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The Best Parenting Advice Ever (from a complete non-expert) - Part One




I read a lot.  A large percentage of what I read is parenting books.  I am not sure why, because I can't possibly remember everything I read, and often times they give conflicting advice.  Plus, I rarely implement any of the ideas they give me, other than just reminding me to get back or stay on track with the things I know I should be doing.  I am to forgetful to do elaborate charts, plus Michael gets rather irritated when I come up with creative or detailed discipline plans.  He prefers the straightforward approach, which makes sense because it is simpler.  But I long to be the perfect mother, who strikes the ultimate balance between strict and affectionate, demanding and affirming, etc., so I continue to educate myself in the art/science of mothering.
There are two pieces of advice that I think should be at the front of every parent's mind when their children are acting up.  In my opinion, it doesn't matter your religion or parenting style (although I will mention Biblical reasons for these), doing these two things will make discipline be much smoother in your home.

Today I will talk about the first piece of advice.
  • Be consistent.  I know easier said than done right?  It is essential to your children's emotional well-being that you do your very best to keep the rules the same and enforce them.  This is actually a two-parter.
    • Avoid "credit card parenting".  That is when you allow a child to do something now that would be horrifying if they did it later, or if a group of them did it.  An example would be (at least in my home) letting your toddler jump on the couch.  No biggie when there is one tiny little one jumping on your couch.  Now imagine a group of three 5-8 year olds jumping up and down on your sofa.  All of the sudden that activity is maddening and destructive.  So, do yourself, and your children, a favor and start in the way you intend to go.  I believe this is Biblical, stemming from Ephesians 6:4, telling fathers not to provoke your children to wrath.  To be allowed to do something, and then suddenly not be allowed to, or even getting in trouble for it is certainly going to be upsetting.  I also think that children should be given more freedoms as they get older, not fewer, and allowing small children to do things that they won't be allowed to do when they get older is just setting everyone up for frustration.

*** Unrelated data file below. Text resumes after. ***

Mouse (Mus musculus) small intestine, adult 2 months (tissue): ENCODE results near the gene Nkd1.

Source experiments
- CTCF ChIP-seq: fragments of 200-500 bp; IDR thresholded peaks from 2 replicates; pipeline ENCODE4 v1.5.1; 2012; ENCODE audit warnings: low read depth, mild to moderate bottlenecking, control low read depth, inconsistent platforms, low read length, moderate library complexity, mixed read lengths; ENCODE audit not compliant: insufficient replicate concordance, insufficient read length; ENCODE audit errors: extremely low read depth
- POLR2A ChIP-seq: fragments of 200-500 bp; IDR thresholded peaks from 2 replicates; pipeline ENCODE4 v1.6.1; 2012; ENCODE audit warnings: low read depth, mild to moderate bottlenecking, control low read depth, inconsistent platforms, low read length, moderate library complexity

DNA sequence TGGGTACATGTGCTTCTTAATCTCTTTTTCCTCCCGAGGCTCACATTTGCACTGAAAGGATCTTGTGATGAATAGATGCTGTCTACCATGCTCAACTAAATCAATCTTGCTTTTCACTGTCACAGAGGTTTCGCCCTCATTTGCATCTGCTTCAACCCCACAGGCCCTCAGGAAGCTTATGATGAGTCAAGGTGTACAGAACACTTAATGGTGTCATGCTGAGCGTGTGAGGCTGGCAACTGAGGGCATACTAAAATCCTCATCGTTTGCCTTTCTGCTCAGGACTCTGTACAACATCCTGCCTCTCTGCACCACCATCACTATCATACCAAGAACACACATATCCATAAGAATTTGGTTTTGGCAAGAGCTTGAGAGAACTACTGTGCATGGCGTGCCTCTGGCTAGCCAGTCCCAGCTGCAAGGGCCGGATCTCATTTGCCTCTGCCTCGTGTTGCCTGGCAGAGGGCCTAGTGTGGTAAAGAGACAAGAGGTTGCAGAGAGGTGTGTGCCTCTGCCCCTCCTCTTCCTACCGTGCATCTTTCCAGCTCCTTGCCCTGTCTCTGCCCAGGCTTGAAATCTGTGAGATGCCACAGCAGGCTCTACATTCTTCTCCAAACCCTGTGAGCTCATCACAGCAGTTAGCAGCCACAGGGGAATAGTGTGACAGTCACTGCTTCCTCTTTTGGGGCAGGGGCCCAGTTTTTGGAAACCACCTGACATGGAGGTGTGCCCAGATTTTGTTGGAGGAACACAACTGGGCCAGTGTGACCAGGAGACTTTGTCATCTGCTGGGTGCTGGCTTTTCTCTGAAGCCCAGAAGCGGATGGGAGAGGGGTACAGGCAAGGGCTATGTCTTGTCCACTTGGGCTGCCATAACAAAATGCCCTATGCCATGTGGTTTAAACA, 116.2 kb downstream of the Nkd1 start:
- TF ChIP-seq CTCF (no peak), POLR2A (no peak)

• Don't let children get away with things you don't find acceptable.  You don't have to be insane about it.  Different situations call for different ways of dealing with the same infraction, and that is okay.  However, you do need to call attention to the negative behavior each time they do it.  Perhaps they get sent to the corner, or lose a privilege, or maybe they just get reminded that what they did is unacceptable and get removed from the situation.  It can be something different every time, but make sure something happens.  Again I think that not doing this is provoking them to wrath.  Imagine how hard it would be to be an employee to a manager who sometimes allowed you to take an hour long lunch without a word, and sometimes yelled at you or wrote you up if you took 31 minutes instead of 30.  You would probably find a new job where you could anticipate what was going to happen.  It isn't fun to be at the mercy of someone's whims.  An exception to this rule would be if your child comes to you and admits their wrong and is genuinely apologetic and didn't harm anyone else in the process of their disobedience.  That would be a time to talk to them and explain that you are showing them mercy because they were honest and talk about the mercy that our Father in Heaven offers us despite our sinful natures.
Following this piece of advice allows your children to know what to expect, and make a choice whether or not to follow the rules.  If the child chooses to disobey they are deserving of discipline.  Being inconsistent requires that they continuously test to see where the line is drawn, and don't really get to choose if the will be obedient or not.  I also think it breeds resentment.  They will become angry when they are disciplined for something that hasn't been forbidden before, and find you to be unpredictable when you discipline them for a misbehavior half the time or less.

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